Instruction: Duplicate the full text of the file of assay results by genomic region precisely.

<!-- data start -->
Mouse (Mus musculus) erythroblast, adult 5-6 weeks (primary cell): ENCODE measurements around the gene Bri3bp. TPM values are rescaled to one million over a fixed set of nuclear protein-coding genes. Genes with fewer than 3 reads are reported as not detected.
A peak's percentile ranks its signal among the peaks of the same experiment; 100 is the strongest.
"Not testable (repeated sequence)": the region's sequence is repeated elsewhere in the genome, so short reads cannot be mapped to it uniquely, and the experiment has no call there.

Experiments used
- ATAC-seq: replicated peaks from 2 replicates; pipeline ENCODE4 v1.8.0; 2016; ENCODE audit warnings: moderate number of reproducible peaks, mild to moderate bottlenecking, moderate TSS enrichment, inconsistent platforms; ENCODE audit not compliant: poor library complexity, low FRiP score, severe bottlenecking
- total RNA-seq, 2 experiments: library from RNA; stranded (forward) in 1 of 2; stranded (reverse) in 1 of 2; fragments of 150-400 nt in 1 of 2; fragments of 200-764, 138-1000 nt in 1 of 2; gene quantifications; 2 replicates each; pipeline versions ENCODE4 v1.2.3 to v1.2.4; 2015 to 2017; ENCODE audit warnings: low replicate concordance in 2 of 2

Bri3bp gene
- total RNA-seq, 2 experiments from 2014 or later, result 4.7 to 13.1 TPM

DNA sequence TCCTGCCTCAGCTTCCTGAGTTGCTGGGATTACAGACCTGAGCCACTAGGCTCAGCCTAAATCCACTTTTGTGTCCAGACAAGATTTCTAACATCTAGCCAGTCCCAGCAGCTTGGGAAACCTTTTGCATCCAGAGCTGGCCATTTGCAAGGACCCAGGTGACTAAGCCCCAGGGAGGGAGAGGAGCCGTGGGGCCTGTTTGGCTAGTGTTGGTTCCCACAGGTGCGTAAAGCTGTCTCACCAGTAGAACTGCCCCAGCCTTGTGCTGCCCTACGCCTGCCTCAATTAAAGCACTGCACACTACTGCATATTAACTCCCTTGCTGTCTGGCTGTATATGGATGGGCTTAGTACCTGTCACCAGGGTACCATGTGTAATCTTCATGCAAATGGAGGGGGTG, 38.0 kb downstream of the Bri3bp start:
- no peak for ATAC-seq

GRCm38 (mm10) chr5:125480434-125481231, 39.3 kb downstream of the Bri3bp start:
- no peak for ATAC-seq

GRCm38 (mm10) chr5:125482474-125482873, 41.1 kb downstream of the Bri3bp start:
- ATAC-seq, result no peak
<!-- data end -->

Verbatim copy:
Mouse (Mus musculus) erythroblast, adult 5-6 weeks (primary cell): ENCODE measurements around the gene Bri3bp. TPM values are rescaled to one million over a fixed set of nuclear protein-coding genes. Genes with fewer than 3 reads are reported as not detected.
A peak's percentile ranks its signal among the peaks of the same experiment; 100 is the strongest.
"Not testable (repeated sequence)": the region's sequence is repeated elsewhere in the genome, so short reads cannot be mapped to it uniquely, and the experiment has no call there.

Experiments used
- ATAC-seq: replicated peaks from 2 replicates; pipeline ENCODE4 v1.8.0; 2016; ENCODE audit warnings: moderate number of reproducible peaks, mild to moderate bottlenecking, moderate TSS enrichment, inconsistent platforms; ENCODE audit not compliant: poor library complexity, low FRiP score, severe bottlenecking
- total RNA-seq, 2 experiments: library from RNA; stranded (forward) in 1 of 2; stranded (reverse) in 1 of 2; fragments of 150-400 nt in 1 of 2; fragments of 200-764, 138-1000 nt in 1 of 2; gene quantifications; 2 replicates each; pipeline versions ENCODE4 v1.2.3 to v1.2.4; 2015 to 2017; ENCODE audit warnings: low replicate concordance in 2 of 2

Bri3bp gene
- total RNA-seq, 2 experiments from 2014 or later, result 4.7 to 13.1 TPM

DNA sequence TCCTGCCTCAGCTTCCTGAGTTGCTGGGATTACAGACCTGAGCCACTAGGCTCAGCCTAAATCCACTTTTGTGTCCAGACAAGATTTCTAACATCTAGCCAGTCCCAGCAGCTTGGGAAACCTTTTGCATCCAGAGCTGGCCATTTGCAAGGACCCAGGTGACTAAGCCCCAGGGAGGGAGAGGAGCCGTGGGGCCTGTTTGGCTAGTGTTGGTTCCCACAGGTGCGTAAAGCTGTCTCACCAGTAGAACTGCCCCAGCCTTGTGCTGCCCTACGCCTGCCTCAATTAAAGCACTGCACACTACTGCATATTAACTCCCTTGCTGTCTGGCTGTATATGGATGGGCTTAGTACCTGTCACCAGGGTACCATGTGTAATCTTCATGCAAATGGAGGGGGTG, 38.0 kb downstream of the Bri3bp start:
- no peak for ATAC-seq

GRCm38 (mm10) chr5:125480434-125481231, 39.3 kb downstream of the Bri3bp start:
- no peak for ATAC-seq

GRCm38 (mm10) chr5:125482474-125482873, 41.1 kb downstream of the Bri3bp start:
- ATAC-seq, result no peak